Reading the Sleeping Mind: Empirical and Legal Considerations

Ewout H. Meijer, Dave A.G. van Toor

Research output: Chapter in Book/Report/Conference proceedingChapterAcademic


Legal evaluations of brain imaging-based memory detection typically take into account the voluntary nature of the test. In this chapter, we will discuss to what extent the legal arguments change if memory detection could be administered in other states of consciousness, specifically in sleeping participants. It is argued that the biological trace—i.e. The recording of brain activity—exists independently of the will of the suspect and therefore receives less protection under the european convention of human rights. The cognitive trace—that discloses the content of memories—however, is considered dependent of the will of the suspect, and memory detection during sleep constitutes unlawfully circumventing the right to remain silent.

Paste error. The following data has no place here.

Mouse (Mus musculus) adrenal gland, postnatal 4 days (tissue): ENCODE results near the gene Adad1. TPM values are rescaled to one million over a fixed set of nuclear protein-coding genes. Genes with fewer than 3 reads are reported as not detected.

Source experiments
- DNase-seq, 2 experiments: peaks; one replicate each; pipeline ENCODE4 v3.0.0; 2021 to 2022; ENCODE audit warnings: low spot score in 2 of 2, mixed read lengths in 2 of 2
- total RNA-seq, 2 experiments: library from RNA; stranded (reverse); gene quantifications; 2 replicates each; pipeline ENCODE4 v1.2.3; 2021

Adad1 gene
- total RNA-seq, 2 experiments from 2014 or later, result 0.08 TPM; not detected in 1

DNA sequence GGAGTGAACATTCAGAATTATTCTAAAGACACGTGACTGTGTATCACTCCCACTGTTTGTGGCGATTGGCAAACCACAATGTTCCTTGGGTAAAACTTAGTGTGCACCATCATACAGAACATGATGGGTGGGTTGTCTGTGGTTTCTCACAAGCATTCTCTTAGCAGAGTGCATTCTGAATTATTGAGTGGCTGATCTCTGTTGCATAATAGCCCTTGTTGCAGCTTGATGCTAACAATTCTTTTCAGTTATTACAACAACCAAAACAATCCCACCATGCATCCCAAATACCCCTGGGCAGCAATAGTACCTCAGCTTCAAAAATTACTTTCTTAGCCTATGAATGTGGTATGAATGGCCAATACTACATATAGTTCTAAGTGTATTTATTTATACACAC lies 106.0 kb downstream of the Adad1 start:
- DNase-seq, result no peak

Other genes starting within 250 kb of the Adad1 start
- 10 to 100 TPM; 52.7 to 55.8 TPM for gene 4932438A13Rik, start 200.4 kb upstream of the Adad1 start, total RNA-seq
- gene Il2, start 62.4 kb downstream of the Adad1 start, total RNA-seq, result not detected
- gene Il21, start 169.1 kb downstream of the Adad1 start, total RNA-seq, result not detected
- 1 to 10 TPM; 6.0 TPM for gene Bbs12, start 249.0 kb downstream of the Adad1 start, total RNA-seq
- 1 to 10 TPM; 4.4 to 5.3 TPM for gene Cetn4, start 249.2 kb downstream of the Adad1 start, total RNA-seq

Original languageEnglish
Title of host publicationNeurolaw
Subtitle of host publicationAdvances in Neuroscience, Justice & Security
EditorsSjors Ligthart, Dave van Toor, Tijs Kooijmans, Thomas Douglas, Gerben Meynen
Place of PublicationCham
PublisherPalgrave Macmillan
Number of pages19
ISBN (Electronic)9783030692773
ISBN (Print)9783030692766, 9783030692797
Publication statusPublished - 2021

Publication series

SeriesPalgrave Studies in Law, Neuroscience, and Human Behavior

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